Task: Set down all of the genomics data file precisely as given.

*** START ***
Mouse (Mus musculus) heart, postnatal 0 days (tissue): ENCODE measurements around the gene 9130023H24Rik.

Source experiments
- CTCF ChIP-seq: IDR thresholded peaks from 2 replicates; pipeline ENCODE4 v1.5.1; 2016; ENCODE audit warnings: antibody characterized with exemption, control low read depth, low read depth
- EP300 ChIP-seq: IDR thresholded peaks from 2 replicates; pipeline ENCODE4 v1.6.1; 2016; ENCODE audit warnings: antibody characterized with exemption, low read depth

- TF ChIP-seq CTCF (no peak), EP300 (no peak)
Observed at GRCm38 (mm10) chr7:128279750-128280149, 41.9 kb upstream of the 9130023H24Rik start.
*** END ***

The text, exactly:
Mouse (Mus musculus) heart, postnatal 0 days (tissue): ENCODE measurements around the gene 9130023H24Rik.

Source experiments
- CTCF ChIP-seq: IDR thresholded peaks from 2 replicates; pipeline ENCODE4 v1.5.1; 2016; ENCODE audit warnings: antibody characterized with exemption, control low read depth, low read depth
- EP300 ChIP-seq: IDR thresholded peaks from 2 replicates; pipeline ENCODE4 v1.6.1; 2016; ENCODE audit warnings: antibody characterized with exemption, low read depth

- TF ChIP-seq CTCF (no peak), EP300 (no peak)
Observed at GRCm38 (mm10) chr7:128279750-128280149, 41.9 kb upstream of the 9130023H24Rik start.